Chicago’s not-so-secret history as the Candy Capital of America

Whether you call it the windy city or the city of Big Shoulders, there is one name you may not know Chicago by and that’s the “Candy Capital of America.”

Aside from being home to some of the great American candy manufacturers, Chicago has candy in its history dating all the way back to the city’s origins. It all started with Joseph Mohr’s candy shop on what is now Wacker and Wells back in 1837 when most candy was made by boiling sugars.

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This method of producing candy primarily put out hard candies available in flavors such as lemon and mint. At that point, you could also find treats such as popcorn, ice cream and macaroons in any given candy store.

Because businessmen were unsure of Chicago’s future, it was unusual for a candy store to stay for long in the city, but Chicago sprouted and changed sooner than many imagined. In 1848, Chicago had an incredible growth resulting in a pleasant surprise for many candy manufacturers. The city was the hub of transportation and manufacturers in Chicago were the first to get their products from farmers.

With new transportation making the city boom, immigrants were also coming in, more than doubling the population in Chicago. With cheap, local products and a growing population, Chicago was on the right track to becoming the candy capital.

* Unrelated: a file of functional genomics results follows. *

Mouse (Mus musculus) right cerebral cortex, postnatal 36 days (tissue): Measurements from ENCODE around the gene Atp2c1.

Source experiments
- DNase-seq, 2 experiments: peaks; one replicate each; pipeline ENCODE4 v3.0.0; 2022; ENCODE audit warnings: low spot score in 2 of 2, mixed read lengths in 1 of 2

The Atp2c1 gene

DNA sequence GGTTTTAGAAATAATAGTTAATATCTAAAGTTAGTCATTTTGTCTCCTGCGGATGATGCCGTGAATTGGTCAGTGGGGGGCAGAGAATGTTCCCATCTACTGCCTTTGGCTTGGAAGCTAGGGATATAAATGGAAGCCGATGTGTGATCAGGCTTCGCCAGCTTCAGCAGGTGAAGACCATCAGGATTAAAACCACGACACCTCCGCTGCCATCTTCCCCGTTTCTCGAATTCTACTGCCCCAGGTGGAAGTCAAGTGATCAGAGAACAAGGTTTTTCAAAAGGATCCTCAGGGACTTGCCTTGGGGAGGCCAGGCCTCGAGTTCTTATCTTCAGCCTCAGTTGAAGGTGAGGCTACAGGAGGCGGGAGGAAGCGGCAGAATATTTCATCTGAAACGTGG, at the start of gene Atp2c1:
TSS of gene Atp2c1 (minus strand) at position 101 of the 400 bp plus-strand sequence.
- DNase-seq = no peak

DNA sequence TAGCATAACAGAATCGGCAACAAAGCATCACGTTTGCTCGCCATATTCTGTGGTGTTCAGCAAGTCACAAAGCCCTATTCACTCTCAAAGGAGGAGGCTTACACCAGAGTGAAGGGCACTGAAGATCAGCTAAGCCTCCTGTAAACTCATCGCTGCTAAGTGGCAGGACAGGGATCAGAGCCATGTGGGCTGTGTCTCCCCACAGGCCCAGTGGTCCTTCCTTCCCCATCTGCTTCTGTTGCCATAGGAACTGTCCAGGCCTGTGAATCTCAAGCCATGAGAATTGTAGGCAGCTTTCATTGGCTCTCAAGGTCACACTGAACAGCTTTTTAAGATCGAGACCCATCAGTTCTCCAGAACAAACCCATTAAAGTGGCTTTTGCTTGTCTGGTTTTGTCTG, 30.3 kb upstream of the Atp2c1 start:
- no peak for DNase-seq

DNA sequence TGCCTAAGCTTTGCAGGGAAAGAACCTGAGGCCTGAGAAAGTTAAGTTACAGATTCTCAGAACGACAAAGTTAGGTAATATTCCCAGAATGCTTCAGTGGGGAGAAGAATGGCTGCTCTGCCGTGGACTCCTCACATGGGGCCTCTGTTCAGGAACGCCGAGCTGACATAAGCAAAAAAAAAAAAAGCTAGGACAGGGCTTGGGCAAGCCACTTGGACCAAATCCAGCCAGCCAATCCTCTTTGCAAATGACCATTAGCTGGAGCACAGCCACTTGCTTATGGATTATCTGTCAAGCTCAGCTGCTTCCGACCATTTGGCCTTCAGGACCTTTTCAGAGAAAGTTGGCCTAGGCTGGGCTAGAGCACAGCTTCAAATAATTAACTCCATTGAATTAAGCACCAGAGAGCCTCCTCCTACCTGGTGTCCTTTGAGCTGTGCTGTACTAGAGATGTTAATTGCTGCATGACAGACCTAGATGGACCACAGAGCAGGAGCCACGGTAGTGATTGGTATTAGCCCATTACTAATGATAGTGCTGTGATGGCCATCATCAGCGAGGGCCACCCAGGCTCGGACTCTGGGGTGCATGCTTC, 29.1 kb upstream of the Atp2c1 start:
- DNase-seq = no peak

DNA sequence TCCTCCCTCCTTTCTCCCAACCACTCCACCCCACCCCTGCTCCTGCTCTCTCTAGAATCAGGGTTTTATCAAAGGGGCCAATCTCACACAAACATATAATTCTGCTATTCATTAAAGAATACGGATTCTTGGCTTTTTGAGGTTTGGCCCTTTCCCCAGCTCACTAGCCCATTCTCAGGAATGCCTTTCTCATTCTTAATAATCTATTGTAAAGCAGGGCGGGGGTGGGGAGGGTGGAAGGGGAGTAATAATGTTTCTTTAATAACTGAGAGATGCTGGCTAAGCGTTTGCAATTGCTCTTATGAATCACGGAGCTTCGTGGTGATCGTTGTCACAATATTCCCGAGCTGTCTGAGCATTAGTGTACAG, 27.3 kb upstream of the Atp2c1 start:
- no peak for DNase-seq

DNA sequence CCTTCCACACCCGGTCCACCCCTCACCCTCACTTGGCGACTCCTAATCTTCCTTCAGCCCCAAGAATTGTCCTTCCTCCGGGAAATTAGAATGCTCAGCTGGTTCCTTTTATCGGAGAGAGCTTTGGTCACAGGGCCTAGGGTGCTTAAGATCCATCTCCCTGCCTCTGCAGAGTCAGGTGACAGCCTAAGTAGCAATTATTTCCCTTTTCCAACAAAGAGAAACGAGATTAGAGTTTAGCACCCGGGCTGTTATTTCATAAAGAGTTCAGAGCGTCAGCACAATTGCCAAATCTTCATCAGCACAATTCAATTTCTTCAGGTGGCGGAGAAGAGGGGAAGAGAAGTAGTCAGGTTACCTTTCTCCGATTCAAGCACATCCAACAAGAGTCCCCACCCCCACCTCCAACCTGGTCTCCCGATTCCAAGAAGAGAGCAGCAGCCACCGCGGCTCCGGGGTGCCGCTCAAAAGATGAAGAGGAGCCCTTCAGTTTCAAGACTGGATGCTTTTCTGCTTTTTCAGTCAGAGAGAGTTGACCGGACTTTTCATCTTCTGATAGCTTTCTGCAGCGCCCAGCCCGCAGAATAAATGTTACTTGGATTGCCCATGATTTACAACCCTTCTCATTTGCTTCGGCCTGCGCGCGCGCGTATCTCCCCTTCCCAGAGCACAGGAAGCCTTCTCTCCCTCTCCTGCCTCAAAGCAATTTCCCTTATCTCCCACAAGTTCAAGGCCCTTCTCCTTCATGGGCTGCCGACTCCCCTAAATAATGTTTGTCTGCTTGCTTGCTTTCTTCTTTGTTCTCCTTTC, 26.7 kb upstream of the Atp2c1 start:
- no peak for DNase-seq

Thinking there was no place to go but up, the Chicago Fire quickly demolished the dreams of many citizens, but some saw new opportunities and invested in dreams they had once forgotten. One such case comes from Frederick Rueckheim from Germany who brought popcorn to the streets of Chicago.

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From popcorn to ice cream, many optimistic minds set up shop after the city was burned down, following the sugary sweet trail that lay ahead. By the 1880s Chicago housed over 24 confectionaries, making more than $3 million each year.

In the 1900s when the candy bar was finally introduced to America, it didn’t take Chicago long to market the new fad with the Tangos Bar and the Oh Henry both coming from the city. The Oh Henry being the first candy bar to sell for more than 5 cents, it’s creator, George Williamson, sold it for 40 cents.

Producing 40 percent of the sweets in America, Chicago rightfully earned the title of “Candy Capital,”and with Mars, Wrigley and Tootsie being staked in Chicago, no city has ever been so sweet.

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